Background

This project is trying to tackle some of the major issues and challenges blocking water bodies achieving Good Ecological Status. We aim to do this by accelerating the implementation of the Water Framework Directive, which, if implemented correctly, will radically change the fate of our water bodies, ensuring water is managed sustainably for people and nature.

Read more about the Water Framework Directive and other policy frameworks and approaches:


In October 2000, the Water Framework Directive (WFD) was adopted by the EU and came into force in December 2000. Its purpose is to establish a framework for the protection of inland surface waters (rivers and lakes), transitional waters (estuaries), coastal waters and groundwater to ensure that all aquatic ecosystems meet Good status by 2015.

In the UK, the Directive became law in 2003. We believe it has the potential to improve the health of our rivers but implementation has so far been inadequate. WaterLIFE aims to accelerate the implementation in five catchments and then share these successes so it can be repeated elsewhere.


Every six years, the Environment Agency produces River Basin Management Plans for each of the 10 river basin districts in England and Wales as requirement of the Water Framework Directive. These plans, drawn up in consultation with organisations and individuals, set out the measures that will be taken to ensure water bodies reach Good status.

The Catchment Based Approach is a way to improve the management of the country’s freshwater environment. This approach brings together different groups and organisations at the catchment level, which is where many of the problems facing our rivers begin – from diffuse pollution to over abstraction. These individuals and organisations range from NGOs, water companies, local authorities, government agencies, landowners and academia, and form catchment partnerships. There are over 100 partnerships across England and the Welsh borders, each working towards a common goal – to improve the management of the freshwater environment.

The WaterLIFE project team will work with the catchment partnerships in three of our demonstration catchments to engage civil society groups. These existing groups and networks will be very valuable to the project.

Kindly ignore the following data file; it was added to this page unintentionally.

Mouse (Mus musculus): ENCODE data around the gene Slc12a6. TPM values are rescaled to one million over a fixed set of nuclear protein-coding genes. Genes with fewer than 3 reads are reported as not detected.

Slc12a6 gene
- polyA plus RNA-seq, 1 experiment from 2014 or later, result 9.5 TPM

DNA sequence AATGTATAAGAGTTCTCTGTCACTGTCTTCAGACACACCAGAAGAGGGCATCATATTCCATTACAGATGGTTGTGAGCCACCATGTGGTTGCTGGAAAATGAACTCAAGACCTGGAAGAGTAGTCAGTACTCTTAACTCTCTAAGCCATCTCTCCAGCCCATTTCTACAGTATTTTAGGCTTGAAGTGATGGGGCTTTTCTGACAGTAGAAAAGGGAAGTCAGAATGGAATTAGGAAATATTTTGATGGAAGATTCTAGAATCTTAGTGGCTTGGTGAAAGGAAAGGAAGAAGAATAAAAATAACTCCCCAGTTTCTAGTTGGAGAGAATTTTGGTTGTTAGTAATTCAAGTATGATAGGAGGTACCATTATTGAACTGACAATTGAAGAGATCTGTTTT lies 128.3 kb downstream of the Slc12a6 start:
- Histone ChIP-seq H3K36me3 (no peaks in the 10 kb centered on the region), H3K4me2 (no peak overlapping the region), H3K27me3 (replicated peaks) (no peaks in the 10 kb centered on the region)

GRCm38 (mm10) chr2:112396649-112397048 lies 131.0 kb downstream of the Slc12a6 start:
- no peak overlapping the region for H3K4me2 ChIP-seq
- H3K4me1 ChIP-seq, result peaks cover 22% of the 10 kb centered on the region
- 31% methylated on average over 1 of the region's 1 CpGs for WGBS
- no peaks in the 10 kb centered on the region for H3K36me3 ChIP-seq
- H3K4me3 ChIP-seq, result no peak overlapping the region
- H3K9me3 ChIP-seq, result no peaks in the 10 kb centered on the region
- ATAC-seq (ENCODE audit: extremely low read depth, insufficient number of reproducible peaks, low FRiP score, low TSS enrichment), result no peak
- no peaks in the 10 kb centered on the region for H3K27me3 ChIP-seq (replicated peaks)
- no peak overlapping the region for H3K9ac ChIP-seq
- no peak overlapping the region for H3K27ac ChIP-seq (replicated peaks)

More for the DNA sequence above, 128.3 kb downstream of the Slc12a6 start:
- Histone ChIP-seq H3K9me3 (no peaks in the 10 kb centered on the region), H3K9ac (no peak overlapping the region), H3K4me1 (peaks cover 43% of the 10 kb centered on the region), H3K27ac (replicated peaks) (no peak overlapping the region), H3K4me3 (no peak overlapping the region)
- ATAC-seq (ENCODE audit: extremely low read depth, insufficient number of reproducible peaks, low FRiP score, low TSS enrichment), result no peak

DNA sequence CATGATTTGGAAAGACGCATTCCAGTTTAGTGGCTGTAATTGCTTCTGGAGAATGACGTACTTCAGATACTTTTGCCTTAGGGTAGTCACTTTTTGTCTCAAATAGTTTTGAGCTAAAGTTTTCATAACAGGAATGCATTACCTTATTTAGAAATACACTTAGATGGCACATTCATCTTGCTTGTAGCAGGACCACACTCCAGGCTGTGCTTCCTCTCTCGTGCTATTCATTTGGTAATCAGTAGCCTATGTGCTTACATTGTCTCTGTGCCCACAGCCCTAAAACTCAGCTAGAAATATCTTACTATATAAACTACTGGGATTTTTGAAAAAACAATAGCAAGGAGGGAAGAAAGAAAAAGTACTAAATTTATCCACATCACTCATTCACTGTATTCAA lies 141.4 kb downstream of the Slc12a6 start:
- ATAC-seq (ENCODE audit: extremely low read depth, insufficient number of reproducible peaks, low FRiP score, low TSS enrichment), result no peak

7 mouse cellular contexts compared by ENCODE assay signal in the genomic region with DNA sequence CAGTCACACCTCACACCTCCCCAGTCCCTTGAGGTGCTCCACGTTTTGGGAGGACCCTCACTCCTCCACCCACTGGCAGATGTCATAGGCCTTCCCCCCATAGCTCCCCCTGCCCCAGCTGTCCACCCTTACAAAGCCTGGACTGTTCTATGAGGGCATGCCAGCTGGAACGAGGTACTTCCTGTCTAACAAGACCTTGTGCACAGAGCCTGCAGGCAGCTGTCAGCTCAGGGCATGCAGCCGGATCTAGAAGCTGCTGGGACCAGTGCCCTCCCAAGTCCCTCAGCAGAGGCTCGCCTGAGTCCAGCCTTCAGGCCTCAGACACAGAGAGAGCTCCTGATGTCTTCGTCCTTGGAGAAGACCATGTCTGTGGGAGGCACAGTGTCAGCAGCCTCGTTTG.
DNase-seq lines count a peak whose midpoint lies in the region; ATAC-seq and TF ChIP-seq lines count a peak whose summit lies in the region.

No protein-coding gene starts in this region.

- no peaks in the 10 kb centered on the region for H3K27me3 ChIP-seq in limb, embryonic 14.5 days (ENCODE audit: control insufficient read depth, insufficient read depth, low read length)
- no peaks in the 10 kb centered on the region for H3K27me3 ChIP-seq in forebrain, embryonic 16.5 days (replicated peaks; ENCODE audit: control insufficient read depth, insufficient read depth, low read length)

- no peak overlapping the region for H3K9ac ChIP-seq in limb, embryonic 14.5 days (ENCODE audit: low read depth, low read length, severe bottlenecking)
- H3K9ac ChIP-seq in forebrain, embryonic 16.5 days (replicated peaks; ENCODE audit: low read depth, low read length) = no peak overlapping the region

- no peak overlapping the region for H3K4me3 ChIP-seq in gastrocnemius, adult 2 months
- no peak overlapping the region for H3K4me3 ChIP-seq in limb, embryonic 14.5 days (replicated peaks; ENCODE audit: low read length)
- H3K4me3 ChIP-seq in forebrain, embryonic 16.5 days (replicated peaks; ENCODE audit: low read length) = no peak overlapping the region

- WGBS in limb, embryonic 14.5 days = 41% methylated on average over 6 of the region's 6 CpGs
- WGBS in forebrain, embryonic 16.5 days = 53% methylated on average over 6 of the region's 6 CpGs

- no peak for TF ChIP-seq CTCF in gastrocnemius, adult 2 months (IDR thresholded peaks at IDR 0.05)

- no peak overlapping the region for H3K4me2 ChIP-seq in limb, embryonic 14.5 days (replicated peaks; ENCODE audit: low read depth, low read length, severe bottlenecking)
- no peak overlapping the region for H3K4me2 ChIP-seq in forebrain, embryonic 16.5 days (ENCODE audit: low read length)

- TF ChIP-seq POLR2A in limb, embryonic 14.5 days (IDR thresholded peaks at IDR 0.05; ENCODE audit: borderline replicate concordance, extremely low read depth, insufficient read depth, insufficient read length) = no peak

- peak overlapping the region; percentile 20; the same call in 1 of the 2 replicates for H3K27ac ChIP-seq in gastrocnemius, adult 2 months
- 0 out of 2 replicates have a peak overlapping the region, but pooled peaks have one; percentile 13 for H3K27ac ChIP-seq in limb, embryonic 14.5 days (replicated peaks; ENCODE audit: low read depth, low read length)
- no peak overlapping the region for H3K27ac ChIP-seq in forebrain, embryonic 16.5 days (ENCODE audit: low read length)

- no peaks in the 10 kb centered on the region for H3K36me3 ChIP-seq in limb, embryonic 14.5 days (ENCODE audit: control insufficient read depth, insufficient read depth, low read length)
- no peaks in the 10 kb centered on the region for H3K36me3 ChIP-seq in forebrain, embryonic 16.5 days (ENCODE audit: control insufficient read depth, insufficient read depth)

For more information about CaBA and its achievements, visit the CaBA website.


Put simply, water stewardship is about helping businesses to understand the impact their operations have on the wider water environment and enabling them to contribute to the responsible and sustainable management of freshwater resources. One of the most important aspects is businesses committing to the sustainable management of shared water resources through collective action with other businesses, governments, NGOs and communities.

This will lead to increased improvement in water use and a reduction of water-related impacts in the supply chain.


England is home to the majority of the world’s iconic chalk streams. 224 are found here and are characterised by gin clear, alkaline waters, meandering gravel channels, beds of water crowfoot and vibrant green starwort.

Chalk streams are important for our ecology, culture and economy. Their clean, alkaline, oxygenated flows provide optimal habitats for a number of iconic and indicator species such as trout, salmon, water crowfoot, fish fry and lots of invertebrates.

Not only do these rivers support this vast array of life, they are a quintessential part of the English landscape. Four are protected under the European Habitats Directive as Special Areas of Conservation and eight are designated as Sites of Special Scientific Interest. If we don’t protect them, then we are at risk of losing these cultural gems and, with them, part of our heritage.

Chalk streams are also crucial to our economy. They are used to supply water to homes, businesses and agriculture (irrigation, watercress and fish farming) and the water meadows help reduce the effects (and therefore the cost) of flooding.


WWF-UK, Coca-Coca Great Britain and Coca-Cola European Partners are working together to ensure a thriving future for England’s rivers. The partnership, which runs from July 2015 to June 2018, will see the three organisations significantly scale up previous efforts to tackle the impacts of agricultural pollution on water and protect England’s unique chalk streams.

Currently 77% of our chalk streams are failing to reach good health. Together, the organisations are supporting farmers in East Anglia to improve the way they manage their land and reduce the impacts of production on the freshwater environment. Improved practises will help improve the resilience of agricultural supply chains. The work will be showcased to drive further collective action by communities, government and other businesses. The partnership will also bring together others in the supply chain to support widespread adoption of water sensitive farming and promote the positive role that businesses can play in water stewardship approaches.

Through the WWF & Coca-Cola Freshwater Partnership, Coca-Cola is providing WWF-UK with the funding and business support to demonstrate Water Stewardship in the UK and explore it across Europe through WaterLIFE, which is working with government, communities and business in five catchments in the UK to improve the health of our rivers for the benefit of people and wildlife. Lessons will be shared across the rest of the UK and Europe so that others can do the same.